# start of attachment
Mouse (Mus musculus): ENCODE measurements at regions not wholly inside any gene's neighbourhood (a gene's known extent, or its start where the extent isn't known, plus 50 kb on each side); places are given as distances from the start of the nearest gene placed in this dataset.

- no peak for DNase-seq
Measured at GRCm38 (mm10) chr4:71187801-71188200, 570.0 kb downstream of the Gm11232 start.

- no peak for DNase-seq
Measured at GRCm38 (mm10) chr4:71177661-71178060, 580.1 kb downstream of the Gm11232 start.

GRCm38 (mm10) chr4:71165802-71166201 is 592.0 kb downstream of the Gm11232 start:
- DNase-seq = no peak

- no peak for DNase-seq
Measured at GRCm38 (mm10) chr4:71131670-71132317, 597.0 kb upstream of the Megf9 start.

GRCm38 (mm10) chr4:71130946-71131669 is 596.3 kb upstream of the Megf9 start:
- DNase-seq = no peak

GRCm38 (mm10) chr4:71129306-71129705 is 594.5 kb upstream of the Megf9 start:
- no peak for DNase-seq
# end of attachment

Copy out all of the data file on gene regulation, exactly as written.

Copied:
Mouse (Mus musculus): ENCODE measurements at regions not wholly inside any gene's neighbourhood (a gene's known extent, or its start where the extent isn't known, plus 50 kb on each side); places are given as distances from the start of the nearest gene placed in this dataset.

- no peak for DNase-seq
Measured at GRCm38 (mm10) chr4:71187801-71188200, 570.0 kb downstream of the Gm11232 start.

- no peak for DNase-seq
Measured at GRCm38 (mm10) chr4:71177661-71178060, 580.1 kb downstream of the Gm11232 start.

GRCm38 (mm10) chr4:71165802-71166201 is 592.0 kb downstream of the Gm11232 start:
- DNase-seq = no peak

- no peak for DNase-seq
Measured at GRCm38 (mm10) chr4:71131670-71132317, 597.0 kb upstream of the Megf9 start.

GRCm38 (mm10) chr4:71130946-71131669 is 596.3 kb upstream of the Megf9 start:
- DNase-seq = no peak

GRCm38 (mm10) chr4:71129306-71129705 is 594.5 kb upstream of the Megf9 start:
- no peak for DNase-seq